Under current New Jersey law, MEWAs have to cover all state-mandated health benefits, even though the coverage they provide is self-funded. Generally, New Jersey’s mandates don’t apply to self-funded pans, which are regulated by federal law.
Sen. Robert Singer (R-Lakewood) is sponsoring a bill that would exempt large employers in a MEWA, those with 100 or more workers, from providing the state-mandated coverage. In some cases, the state mandates go beyond federal law, such as one that requires coverage of certain services to individuals with autism.
Singer argues that exempting large employers from the state mandates puts MEWAs on a level playing field with large employers that are big enough to self-insure their health care costs on their own, without going the MEWA route.
Mishkin said nearly all of his member employers have fewer than 100 workers, and covering the state mandates doesn’t prevent AMT from offering price-competitive health plans. He estimates that AMT can deliver as much as a 10 percent savings on health care costs, depending on the plans selected, to employers with a typical AMT group of workers with an average age in the 40s or early 50s.
Sen. Joseph F. Vitale (D-Woodbridge), chair of the Senate Health Committee, is opposed to exempting large employers in MEWAs from state mandates. He said AMT “by all accounts runs a successful MEWA, and they are successful even under the current rules and regulations that some people are trying to change.”
Vitale added, “You can be a successful MEWA and do it efficiently and effectively” without reducing mandated benefits.
Mishkin said employers look to AMT to help give them an edge when hiring good workers.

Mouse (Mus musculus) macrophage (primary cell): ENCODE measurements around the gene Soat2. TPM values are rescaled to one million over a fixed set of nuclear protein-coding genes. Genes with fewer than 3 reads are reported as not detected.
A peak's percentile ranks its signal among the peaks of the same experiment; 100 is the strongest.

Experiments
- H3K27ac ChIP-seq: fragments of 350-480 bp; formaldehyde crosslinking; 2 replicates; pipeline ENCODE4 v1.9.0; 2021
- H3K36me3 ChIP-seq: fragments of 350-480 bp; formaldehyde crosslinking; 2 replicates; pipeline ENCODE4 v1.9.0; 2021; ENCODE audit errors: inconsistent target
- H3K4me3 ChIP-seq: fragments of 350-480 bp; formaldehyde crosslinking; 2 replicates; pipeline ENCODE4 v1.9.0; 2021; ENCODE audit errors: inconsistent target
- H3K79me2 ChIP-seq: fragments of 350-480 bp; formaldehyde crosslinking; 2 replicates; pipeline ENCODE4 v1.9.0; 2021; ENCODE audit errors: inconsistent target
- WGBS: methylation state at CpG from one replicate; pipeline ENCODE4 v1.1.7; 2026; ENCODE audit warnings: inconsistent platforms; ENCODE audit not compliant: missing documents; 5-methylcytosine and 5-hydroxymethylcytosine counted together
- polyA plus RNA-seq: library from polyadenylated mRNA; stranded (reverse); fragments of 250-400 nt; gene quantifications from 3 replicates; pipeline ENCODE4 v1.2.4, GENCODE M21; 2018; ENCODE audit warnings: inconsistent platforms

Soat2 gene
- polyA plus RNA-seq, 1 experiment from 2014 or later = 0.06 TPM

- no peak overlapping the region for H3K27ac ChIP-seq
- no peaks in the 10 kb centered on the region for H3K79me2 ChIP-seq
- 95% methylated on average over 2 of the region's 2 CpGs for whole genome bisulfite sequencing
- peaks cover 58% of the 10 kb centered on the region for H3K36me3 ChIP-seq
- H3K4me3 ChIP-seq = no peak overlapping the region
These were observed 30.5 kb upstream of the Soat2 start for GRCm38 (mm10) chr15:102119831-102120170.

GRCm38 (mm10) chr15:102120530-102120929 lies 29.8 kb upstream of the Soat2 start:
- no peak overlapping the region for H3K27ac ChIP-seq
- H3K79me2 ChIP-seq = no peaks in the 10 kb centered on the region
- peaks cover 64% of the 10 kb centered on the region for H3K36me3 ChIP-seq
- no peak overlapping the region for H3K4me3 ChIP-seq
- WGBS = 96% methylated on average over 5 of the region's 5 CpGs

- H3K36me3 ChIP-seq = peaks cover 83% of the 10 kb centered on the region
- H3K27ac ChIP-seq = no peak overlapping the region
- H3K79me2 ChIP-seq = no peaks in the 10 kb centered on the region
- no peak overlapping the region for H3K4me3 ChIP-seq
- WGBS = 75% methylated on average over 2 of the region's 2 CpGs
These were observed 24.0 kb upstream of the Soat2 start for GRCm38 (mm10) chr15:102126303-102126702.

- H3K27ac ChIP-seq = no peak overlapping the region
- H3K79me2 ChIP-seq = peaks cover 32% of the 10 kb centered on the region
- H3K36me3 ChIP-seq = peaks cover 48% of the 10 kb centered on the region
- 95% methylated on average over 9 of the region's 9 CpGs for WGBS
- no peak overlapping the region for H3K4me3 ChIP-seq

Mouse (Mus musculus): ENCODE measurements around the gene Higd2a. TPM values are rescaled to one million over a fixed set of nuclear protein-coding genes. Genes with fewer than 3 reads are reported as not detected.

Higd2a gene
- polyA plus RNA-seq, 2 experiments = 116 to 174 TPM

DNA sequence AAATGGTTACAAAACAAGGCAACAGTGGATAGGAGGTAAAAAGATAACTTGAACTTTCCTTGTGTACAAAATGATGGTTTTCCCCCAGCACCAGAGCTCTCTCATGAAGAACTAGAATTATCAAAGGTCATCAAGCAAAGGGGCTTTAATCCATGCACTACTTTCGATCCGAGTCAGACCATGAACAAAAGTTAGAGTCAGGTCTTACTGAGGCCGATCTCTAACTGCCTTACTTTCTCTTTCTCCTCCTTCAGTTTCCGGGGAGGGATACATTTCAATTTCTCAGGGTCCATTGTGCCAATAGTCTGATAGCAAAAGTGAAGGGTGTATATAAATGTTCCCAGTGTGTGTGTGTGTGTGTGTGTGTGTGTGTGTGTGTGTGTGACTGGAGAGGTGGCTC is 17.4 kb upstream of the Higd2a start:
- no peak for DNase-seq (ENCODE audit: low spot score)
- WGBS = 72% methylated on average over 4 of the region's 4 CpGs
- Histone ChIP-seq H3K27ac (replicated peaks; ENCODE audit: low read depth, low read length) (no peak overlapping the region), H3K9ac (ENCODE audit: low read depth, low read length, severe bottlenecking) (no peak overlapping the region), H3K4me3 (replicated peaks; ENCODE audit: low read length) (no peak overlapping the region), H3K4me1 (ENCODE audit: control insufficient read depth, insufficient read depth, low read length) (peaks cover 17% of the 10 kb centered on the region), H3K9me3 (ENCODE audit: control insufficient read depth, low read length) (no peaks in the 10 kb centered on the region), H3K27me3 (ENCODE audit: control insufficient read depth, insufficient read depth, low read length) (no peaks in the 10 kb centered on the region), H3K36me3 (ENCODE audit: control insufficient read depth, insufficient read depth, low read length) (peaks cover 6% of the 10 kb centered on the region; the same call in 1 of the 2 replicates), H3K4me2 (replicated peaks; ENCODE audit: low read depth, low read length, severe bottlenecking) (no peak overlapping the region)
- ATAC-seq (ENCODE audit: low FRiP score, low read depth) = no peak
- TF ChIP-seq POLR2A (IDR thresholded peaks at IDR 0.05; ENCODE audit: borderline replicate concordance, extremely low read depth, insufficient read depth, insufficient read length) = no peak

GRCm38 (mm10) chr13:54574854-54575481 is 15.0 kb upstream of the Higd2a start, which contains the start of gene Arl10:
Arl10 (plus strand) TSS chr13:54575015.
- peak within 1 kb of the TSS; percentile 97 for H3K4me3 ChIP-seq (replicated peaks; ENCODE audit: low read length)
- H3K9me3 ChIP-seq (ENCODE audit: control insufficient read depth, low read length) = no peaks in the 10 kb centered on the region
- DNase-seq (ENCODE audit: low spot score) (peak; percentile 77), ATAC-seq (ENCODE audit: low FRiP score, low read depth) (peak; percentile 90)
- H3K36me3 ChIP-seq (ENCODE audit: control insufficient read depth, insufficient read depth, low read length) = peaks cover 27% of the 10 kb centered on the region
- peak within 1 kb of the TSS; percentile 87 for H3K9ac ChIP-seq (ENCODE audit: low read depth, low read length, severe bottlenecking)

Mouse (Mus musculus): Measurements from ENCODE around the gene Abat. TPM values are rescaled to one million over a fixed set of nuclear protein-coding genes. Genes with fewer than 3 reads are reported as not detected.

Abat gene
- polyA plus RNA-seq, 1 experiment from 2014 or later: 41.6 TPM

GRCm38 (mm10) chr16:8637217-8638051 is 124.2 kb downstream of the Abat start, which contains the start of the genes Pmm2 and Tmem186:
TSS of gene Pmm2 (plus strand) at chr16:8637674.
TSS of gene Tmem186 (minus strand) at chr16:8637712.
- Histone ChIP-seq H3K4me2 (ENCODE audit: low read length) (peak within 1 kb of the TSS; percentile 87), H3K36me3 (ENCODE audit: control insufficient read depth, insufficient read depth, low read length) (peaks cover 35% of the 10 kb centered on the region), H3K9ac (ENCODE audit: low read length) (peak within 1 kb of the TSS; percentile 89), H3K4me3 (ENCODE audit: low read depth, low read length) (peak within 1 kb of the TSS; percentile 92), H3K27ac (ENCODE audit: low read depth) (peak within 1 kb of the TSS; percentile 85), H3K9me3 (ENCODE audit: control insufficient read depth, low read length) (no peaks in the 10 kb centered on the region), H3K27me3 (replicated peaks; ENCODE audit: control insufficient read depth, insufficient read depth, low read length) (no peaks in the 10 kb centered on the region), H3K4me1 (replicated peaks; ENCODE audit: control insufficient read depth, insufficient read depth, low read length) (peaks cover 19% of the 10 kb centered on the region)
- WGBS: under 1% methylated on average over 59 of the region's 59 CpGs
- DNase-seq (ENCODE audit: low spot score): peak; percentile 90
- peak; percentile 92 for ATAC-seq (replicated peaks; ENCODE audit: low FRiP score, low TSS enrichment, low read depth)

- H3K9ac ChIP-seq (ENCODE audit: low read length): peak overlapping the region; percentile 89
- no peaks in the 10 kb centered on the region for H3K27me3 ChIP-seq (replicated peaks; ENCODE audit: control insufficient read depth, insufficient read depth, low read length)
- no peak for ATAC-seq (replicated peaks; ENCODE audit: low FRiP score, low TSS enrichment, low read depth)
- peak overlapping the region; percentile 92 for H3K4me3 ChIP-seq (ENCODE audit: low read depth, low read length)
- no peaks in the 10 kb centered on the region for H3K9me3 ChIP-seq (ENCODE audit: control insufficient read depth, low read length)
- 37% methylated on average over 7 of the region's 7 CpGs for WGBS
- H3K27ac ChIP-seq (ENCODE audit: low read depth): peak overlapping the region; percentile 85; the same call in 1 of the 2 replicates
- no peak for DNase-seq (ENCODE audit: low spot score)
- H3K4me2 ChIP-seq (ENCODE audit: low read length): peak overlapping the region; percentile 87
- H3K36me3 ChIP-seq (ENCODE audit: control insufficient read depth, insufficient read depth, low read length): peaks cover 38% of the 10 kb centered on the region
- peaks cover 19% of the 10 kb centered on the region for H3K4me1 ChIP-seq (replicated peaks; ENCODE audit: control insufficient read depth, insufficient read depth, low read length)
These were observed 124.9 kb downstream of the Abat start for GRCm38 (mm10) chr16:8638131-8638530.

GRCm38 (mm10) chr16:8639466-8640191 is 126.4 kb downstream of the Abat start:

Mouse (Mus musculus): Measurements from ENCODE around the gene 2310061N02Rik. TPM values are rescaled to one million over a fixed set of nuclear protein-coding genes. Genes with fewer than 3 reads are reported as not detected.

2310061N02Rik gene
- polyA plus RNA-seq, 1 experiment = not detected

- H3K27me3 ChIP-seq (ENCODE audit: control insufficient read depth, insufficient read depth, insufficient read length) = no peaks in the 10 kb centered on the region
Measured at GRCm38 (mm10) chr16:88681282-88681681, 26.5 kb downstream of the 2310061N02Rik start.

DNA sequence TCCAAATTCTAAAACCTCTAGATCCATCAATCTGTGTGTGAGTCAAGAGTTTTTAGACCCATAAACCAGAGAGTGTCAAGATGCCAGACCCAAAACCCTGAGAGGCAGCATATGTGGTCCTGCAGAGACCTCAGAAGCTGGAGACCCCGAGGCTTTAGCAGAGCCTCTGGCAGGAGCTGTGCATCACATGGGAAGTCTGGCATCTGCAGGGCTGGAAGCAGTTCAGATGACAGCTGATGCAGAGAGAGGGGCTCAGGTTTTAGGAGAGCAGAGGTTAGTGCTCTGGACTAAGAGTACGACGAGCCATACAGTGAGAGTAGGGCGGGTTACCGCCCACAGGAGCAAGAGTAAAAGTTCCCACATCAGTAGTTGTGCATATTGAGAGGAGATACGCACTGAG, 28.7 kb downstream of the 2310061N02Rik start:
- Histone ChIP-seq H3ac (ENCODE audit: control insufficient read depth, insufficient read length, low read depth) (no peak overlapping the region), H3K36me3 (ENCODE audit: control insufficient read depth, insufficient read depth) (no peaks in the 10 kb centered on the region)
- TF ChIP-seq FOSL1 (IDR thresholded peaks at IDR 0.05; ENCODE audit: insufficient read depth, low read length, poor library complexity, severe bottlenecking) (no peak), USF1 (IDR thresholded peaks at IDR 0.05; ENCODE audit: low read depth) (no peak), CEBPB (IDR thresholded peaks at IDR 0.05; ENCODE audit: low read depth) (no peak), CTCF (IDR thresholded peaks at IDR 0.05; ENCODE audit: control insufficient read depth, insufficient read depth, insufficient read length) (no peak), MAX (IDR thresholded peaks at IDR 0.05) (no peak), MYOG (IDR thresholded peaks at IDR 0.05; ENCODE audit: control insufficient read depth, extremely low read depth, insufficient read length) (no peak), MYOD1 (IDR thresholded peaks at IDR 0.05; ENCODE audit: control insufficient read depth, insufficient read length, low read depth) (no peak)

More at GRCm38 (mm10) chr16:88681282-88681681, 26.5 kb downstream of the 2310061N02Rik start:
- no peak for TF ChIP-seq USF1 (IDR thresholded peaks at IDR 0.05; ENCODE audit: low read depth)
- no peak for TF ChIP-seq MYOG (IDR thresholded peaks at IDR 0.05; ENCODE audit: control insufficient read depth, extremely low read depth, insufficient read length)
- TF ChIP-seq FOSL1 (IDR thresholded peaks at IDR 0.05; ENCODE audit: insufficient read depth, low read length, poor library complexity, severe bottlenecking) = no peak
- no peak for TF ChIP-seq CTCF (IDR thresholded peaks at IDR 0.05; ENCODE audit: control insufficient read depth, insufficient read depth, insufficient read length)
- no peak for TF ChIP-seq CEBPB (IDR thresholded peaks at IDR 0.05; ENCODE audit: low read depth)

A number of the AMT members employ technical workers, “and a lot of these techs can be hard to find,” Mishkin said. “Our members want to offer a good, solid benefit plan because that still makes a difference to get the employees you want.”
And then there’s the extra mile of customer service that AMT members receive.
Mishkin said Horizon fields the vast majority of phone inquiries, but AMT members who want additional attention will get it from the AMT staff.
“We have direct computer access right into the Horizon system so we can see exactly what has gone on with a claim, so that we can get it resolved,” Mishkin said. “This is part of the service we bring: These are association members and we really want to help them through the tough times.”
Mishkin added that Horizon provides “a whole litany of services to us, and they’re a big piece of the AMT product. We like Horizon’s ability to provide cutting-edge, quality programs: They have been at the forefront of trying to provide care for patients that delivers good results at the best possible cost.”
Eric DeGesero is executive vice president of the Fuel Merchants Association of New Jersey, which founded AMT’s predecessor organization back in 1945. He is also executive director of the New Jersey Independent Electrical Contractors, which just came on board a couple of years ago as one of AMT’s newest members.
He said AMT “has to compete on its own merits to be successful, and we certainly do that.”
Depending on the plan choice, AMT may not always be the cheapest option, but “We offer great value in terms of the service that you get.” He said when a member calls AMT with a question, “You get the same person every time, and you establish a relationship with the person who handles your account. You can’t put a price on that value.”
He said AMT “offers competitive, comprehensive benefits to small businesses. That’s why we’re successful.”
DeGesero said AMT has “been providing benefits for almost 70 years to our members, and I’m quite proud of the way we’ve done it. Health coverage is so important, and it’s essential that we do it right. My kids are covered by this — I have a vested interest in how this program works that goes beyond lots of other issues of public policy.”